Build America Awards honor the builders of the nation’s most impressive construction projects. They recognize excellence in state-of-the-art advancement, project management, innovation, sustainability, client services, community contributions, safety and meeting the challenges of a difficult job.
Sundt completed a $46.5 million expansion of Tucson International Airport’s terminal in 2005.
The Tucson Airport Authority recently selected Sundt as the Construction Manager at Risk for a terminal upgrade/optimization project that is expected to begin later this year. The Tucson International Airport terminal optimization program, which is Sundt’s third major venture for the airport since 2002, includes relocation of two existing security checkpoints to a new, enhanced configuration, expanded pre- and post-security concessions, and major building infrastructure upgrades.
“Our previous success delivering both a terminal expansion and concourse renovations for the airport played a significant role in our selection for this project,” said Sundt Project Director Kurt Wadlington. “When completed, the new facility will serve as an enhancement to the Tucson International Airport experience, increasing the passenger’s level of service and opening up concessions opportunities that will help build airport revenues.”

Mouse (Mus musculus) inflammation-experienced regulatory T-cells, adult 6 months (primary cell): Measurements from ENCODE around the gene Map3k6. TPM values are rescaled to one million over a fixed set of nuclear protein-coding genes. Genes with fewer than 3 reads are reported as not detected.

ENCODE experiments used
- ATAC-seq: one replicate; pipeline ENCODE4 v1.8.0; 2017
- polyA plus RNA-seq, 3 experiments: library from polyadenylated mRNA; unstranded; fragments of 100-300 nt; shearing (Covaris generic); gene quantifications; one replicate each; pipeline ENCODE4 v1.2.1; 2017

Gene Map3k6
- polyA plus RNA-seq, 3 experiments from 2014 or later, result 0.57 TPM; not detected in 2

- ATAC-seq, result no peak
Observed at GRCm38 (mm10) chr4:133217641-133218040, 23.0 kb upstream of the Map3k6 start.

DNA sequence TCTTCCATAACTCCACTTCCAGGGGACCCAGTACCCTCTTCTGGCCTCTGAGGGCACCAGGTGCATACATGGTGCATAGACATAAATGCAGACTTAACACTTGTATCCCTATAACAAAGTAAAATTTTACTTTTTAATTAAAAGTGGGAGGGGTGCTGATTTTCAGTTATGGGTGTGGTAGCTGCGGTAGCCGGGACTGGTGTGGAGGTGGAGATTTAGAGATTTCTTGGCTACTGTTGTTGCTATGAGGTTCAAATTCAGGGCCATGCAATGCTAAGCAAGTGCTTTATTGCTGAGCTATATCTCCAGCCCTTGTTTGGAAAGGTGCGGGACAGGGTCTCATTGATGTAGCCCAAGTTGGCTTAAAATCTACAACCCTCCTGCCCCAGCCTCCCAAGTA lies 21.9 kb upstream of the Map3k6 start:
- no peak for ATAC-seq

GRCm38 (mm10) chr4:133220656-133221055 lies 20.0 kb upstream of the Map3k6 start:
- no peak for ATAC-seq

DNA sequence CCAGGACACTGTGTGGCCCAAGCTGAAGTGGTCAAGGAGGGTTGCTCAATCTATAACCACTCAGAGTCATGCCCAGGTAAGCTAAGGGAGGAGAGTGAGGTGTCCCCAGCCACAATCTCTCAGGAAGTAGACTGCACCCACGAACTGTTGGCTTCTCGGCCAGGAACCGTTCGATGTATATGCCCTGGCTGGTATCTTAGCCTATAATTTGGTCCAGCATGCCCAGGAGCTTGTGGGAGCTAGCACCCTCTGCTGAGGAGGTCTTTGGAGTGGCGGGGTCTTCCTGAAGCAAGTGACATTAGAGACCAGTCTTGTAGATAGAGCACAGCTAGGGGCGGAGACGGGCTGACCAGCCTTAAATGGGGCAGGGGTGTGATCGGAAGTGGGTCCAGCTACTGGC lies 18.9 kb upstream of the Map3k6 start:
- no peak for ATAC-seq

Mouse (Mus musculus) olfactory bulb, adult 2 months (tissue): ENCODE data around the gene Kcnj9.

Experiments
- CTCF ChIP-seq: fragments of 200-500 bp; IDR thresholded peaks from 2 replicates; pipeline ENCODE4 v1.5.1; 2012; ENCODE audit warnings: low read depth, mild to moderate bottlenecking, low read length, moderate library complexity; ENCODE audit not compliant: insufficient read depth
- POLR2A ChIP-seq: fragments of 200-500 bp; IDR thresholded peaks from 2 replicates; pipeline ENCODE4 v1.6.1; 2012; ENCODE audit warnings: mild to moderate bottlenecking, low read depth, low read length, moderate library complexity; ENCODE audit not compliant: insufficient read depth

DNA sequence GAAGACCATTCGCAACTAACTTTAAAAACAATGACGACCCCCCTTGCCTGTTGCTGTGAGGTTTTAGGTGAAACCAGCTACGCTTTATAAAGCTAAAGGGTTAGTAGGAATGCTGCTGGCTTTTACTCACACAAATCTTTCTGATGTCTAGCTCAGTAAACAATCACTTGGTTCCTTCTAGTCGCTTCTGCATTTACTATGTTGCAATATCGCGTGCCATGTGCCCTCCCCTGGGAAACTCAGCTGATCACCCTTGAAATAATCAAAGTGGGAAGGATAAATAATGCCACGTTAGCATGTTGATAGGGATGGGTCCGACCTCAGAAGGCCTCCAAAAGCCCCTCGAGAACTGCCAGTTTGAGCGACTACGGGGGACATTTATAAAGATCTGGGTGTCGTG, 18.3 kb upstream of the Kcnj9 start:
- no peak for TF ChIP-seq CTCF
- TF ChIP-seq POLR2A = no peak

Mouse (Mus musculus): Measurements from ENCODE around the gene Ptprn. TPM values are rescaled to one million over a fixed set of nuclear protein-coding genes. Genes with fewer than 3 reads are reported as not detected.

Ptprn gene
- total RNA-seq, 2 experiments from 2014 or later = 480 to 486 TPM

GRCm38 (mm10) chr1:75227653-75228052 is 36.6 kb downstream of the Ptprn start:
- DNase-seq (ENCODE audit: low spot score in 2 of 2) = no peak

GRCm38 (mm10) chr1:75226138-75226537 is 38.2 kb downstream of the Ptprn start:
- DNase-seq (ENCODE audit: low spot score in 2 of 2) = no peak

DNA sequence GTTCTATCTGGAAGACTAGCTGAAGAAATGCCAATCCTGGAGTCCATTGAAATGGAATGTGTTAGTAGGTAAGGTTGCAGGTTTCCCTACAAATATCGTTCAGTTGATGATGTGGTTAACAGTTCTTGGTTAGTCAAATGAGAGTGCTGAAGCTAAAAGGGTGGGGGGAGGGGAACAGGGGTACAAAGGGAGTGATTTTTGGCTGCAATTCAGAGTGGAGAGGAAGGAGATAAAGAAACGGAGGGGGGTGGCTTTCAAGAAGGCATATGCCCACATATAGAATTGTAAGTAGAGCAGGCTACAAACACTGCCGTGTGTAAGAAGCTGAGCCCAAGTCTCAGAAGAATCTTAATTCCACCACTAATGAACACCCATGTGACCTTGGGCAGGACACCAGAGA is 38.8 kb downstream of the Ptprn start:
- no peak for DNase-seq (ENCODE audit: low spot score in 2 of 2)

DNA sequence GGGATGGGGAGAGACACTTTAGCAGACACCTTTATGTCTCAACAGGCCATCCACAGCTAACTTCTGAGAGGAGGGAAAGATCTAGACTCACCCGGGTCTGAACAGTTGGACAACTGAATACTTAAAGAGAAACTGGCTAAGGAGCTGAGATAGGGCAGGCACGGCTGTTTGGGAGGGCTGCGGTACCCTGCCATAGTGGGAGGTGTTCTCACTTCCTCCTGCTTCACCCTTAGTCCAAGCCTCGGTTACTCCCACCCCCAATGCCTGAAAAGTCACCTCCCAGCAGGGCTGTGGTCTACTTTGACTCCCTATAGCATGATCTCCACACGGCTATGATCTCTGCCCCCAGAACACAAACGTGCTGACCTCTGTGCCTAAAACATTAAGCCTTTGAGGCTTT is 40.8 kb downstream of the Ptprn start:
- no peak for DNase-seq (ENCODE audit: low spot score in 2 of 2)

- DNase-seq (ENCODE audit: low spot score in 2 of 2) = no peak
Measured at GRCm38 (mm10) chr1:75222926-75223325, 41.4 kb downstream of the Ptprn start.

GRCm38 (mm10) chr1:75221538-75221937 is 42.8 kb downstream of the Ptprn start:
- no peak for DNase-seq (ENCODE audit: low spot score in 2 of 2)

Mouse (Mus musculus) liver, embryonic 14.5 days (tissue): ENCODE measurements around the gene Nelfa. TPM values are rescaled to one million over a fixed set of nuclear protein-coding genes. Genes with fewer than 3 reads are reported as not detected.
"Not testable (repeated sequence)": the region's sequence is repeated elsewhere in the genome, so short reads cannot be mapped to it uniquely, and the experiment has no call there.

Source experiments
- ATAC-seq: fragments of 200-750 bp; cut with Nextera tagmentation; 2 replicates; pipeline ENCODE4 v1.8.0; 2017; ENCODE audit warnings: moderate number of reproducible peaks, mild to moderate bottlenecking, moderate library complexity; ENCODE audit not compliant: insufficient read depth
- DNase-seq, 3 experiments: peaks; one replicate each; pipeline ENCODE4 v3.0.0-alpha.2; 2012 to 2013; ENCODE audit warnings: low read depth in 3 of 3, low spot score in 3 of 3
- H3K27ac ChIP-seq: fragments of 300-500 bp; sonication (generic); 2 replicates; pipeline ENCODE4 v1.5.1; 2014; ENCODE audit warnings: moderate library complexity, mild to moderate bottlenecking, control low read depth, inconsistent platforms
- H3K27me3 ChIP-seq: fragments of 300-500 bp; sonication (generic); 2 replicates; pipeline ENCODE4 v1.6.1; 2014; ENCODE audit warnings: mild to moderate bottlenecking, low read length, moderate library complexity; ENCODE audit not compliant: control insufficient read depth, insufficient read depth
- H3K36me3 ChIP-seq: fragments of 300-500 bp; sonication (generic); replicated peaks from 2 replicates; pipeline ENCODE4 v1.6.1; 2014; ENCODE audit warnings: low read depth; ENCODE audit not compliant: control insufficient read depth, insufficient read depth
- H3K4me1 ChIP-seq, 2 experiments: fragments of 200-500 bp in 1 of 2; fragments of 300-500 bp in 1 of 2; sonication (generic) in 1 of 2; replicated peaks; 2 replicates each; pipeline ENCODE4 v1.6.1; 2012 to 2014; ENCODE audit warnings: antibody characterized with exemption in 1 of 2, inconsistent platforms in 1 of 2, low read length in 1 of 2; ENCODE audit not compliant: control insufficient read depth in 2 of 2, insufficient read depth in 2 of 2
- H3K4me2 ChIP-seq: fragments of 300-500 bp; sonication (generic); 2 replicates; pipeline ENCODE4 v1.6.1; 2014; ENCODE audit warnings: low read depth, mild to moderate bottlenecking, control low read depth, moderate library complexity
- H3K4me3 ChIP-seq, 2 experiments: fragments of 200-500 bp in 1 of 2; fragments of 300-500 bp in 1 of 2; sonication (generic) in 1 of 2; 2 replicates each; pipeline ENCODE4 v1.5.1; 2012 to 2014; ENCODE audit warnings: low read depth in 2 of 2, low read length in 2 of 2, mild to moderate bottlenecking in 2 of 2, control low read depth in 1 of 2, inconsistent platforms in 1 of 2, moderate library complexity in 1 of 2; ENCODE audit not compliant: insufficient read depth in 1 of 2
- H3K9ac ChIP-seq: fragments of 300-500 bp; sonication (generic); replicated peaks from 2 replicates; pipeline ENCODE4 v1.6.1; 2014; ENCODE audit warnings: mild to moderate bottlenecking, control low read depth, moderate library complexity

Sundt’s previous work at TIA included a partial remodel of existing portions of the ticketing and baggage claim levels.
The project’s construction cost is budgeted at $18-23 million.
The terminal improvements underscore Sundt’s reputation as a leader in aviation construction. Other notable Sundt airport projects include the Wichita Falls Municipal Airport Terminal Replacement in Wichita Falls, Texas; Phoenix-Mesa Gateway Airport Passenger Terminal Expansion in Phoenix; and San Diego International Airport Landside Modifications in San Diego, California.
This innovative water treatment construction project won AZRE’s RED Award in the industrial construction category last week.
How often do you think about the technology that powers your smartphone or tablet? Probably rarely, if ever. That’s why we’re especially pleased to announce that the often-invisible microchip – and those that make them – got some well-deserved recognition last week at the annual AZRE magazine RED Awards banquet in Phoenix. The RED (Real Estate Development) Awards recognize the best commercial real estate projects each year throughout Arizona.